It all started in a grocery store holding a plastic container full of lettuce
Yep. Back around the beginning of June, I found myself in a grocery store holding yet another 16 oz container of ready-to-eat lettuce. The going rate for that item is $5+/lb. For some reason, it finally came to me that's about the same price as a pound of ground beef - and I tend to think of meat as the expensive stuff!
That realization hit home because salad is a large part of almost all of our dinners. We go through a lot of salad! Throw in some tomatoes and carrots and the cost of those fresh salads adds up fast. I took a moment to calculate a rough estimate of weekly salad expenses:
- 2 - 1lb Containers of ready to eat lettuce: $10
- 1 - Package of shredded carrots: $2
- 2 - 10 oz of cherry tomatoes: $8
- 1 - cucumber: $1
$21 X 52 weeks = $1092/yr on basic salad ingredients, alone! Yikes. Then there's fruit and other veggies, too. I knew that it's pricey to eat fresh these days but I didn't appreciate HOW pricey it is!
Of course, one way to cut down on those costs is to just eat less fresh produce. But that goes against current recommendations for a healthy diet and, besides, decreasing dietary fiber hasn't worked well for us in the past. We can't sacrifice our veggies to save a few bucks - if there is any way around having to do so.
I've never been much of a gardener, but it sure seems like we should be able cut down on our fresh produce expenditures by growing some of this stuff, ourselves. And now that I've got a little extra time on my hands, and there's available space out in the yard, growing our own seems like a logical solution. But, before getting too excited and running out and doing something rash, I hit Google to do a little research.
Bottom line: will it really save any money and is it worth it?
The first thing to figure out is if we will really save money by growing our own vegetables. The idea seems so straight forward. Buy some seeds for a couple dollars a packet. That's cheap. Plant the seeds in the ground and let them grow. Harvest produce and save a bundle. But after looking at quite a few online posts, I've come to the conclusion that the answer to whether or not growing your own veggies will save money is ...... it depends. Some folks claim to do real well. Others end up spending more than they get back. Unfortunately, most of the reports are anecdotal and leave out a lot of details, which makes it hard to evaluate their findings and put things in perspective.
While researching, I stumbled upon some data that I figured I could use to generate a ballpark estimate, a sort of reality check. I'm not claiming that these data are valid or that I put much time into checking them out - they simply were convenient for making a quick rough estimate.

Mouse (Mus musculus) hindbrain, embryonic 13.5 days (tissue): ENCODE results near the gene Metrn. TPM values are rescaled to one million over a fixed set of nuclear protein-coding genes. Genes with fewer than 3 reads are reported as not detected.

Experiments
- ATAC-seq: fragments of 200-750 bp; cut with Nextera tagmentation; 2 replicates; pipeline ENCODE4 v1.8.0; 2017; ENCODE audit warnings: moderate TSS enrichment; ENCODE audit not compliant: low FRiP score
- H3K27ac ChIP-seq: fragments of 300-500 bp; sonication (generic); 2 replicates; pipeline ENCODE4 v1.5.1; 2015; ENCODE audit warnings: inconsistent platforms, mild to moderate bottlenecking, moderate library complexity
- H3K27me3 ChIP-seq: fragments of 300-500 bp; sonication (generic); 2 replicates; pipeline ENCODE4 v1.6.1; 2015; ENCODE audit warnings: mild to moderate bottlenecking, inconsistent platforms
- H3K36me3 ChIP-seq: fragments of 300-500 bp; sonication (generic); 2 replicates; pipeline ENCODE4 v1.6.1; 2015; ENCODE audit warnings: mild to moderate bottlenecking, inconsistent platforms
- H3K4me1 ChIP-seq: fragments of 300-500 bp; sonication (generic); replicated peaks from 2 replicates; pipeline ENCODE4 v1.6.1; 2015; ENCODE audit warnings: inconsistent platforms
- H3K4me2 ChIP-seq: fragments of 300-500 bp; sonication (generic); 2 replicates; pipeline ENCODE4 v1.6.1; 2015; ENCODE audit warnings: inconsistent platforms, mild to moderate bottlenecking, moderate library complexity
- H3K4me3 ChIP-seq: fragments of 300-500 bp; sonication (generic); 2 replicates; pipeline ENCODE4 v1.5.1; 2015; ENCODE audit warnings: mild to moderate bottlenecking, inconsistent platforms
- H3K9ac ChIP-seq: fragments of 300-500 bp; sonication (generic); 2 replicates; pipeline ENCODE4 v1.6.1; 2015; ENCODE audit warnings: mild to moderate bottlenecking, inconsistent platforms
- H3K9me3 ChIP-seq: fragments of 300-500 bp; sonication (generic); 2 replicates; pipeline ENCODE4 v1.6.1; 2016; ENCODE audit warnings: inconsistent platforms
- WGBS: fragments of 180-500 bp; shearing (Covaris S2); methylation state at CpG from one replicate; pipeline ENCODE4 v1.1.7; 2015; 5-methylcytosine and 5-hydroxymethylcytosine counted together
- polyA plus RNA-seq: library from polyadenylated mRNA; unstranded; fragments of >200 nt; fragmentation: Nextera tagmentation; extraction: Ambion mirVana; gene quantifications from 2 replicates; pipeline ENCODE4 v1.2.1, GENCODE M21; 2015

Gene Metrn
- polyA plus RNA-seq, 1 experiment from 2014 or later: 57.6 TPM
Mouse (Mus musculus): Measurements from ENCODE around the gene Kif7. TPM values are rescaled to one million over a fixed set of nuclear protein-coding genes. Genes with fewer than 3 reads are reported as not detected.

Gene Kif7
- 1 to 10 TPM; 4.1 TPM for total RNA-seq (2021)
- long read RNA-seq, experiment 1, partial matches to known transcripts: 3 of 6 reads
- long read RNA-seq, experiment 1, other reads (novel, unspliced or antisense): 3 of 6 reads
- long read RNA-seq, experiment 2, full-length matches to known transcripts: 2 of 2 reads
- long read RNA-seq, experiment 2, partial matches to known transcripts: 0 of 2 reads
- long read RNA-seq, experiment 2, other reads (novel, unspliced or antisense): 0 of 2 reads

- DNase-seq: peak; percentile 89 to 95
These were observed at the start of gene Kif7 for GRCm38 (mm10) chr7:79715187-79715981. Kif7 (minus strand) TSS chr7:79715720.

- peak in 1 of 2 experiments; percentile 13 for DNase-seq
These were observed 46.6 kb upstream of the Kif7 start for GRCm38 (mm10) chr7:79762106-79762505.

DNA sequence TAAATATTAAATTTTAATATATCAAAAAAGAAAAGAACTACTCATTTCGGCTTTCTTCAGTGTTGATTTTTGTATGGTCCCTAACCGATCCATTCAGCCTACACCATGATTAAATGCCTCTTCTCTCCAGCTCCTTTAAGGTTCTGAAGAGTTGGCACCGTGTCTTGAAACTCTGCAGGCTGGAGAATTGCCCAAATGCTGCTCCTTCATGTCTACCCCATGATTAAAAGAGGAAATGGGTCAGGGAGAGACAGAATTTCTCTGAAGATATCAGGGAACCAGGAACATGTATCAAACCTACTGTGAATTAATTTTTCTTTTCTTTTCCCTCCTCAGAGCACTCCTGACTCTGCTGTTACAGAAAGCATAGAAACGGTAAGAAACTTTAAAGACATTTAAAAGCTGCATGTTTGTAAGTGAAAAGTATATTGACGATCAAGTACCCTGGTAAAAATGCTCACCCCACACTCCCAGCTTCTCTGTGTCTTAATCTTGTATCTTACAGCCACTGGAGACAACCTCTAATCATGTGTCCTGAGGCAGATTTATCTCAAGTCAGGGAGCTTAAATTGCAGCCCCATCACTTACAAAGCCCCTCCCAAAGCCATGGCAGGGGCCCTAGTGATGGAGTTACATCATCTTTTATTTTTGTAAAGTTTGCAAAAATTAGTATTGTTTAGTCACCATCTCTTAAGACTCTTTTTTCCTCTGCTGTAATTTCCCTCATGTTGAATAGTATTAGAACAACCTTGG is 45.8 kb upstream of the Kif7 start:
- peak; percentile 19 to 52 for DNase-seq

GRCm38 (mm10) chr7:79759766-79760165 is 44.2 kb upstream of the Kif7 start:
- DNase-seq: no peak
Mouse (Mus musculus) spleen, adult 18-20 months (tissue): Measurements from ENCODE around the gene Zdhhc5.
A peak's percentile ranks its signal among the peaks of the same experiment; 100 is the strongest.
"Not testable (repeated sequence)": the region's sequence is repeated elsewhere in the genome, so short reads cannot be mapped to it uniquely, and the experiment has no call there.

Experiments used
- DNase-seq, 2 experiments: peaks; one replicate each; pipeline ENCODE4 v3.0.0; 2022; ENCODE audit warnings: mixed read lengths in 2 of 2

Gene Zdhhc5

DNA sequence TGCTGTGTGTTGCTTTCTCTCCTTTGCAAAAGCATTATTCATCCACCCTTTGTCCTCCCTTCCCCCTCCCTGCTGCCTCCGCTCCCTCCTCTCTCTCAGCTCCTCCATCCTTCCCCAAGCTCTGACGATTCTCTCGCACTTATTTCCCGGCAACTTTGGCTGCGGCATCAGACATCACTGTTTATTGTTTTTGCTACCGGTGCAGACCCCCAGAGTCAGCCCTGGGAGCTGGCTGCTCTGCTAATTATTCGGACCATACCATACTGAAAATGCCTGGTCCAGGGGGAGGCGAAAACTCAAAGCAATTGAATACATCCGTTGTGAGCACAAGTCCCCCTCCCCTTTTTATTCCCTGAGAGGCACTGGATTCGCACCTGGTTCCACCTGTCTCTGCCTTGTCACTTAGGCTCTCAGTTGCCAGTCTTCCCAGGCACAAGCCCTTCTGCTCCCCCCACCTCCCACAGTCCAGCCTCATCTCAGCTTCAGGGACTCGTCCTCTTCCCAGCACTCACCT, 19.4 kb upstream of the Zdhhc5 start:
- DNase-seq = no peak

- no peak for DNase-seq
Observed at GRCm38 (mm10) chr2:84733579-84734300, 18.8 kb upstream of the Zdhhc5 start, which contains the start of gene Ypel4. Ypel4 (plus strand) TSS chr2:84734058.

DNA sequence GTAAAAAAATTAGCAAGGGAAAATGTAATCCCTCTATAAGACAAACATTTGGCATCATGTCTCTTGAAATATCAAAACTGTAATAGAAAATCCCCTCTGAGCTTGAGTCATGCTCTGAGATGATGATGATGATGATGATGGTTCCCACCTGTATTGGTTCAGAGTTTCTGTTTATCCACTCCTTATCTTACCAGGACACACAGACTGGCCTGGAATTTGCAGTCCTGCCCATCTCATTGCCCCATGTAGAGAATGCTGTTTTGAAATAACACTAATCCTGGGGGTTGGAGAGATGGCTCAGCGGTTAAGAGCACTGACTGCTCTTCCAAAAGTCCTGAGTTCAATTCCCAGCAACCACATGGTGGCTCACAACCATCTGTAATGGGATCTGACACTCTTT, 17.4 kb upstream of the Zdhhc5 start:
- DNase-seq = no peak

One of those tidbits I came across claims that it would take about 2 acres of farmland for a family of 4 to live entirely off the land. Thankfully, that's a lot more land than the typical suburban home has to work with. And most of us are just trying to find a way to take a bite out of our fresh produce costs, not trying to do it all. So what can a typical homeowner manage?
Estimating square feet available for a typical home garden
An article posted just last year puts the current average lot size at about 0.14 acres - or 6098 sq ft. The average house is now estimated to be about 2500 sq ft, leaving about 3600 sq ft of yard. Let's assume that the garden will be in the backyard (in some locales it's illegal to be in the front yard!) and that the backyard is roughly 1/3 of the yard space (maybe less, maybe more - your mileage may vary). That weighs in at about 1200 sq ft. Now, not all that space will be usable. Some pathways will be needed to access the various plants, etc. So maybe 2/3 of the backyard space could be actual working garden space - or around 800 sq ft.
Estimating yield per square foot of traditional garden
So, what can we expect to get out of 800 sq ft? The Oregon State University's Journal of Extension published a study that examined the yields from several previously published reports. Some of the reports weren't recent (to compare with current economics, they extrapolated costs using Consumer Price Index adjustments), so I'm guessing that traditional gardening methods were used for those studies. What they found is that the typical home garden requires around $200/yr in expenses and may yield on the order of $680 worth of food. The average yield (excluding labor costs) was normalized to $0.88 sq ft - but they were quick to point out that the variation in that estimate was so large that the number may not be all that accurate. So, of course, I'm gonna use it anyway.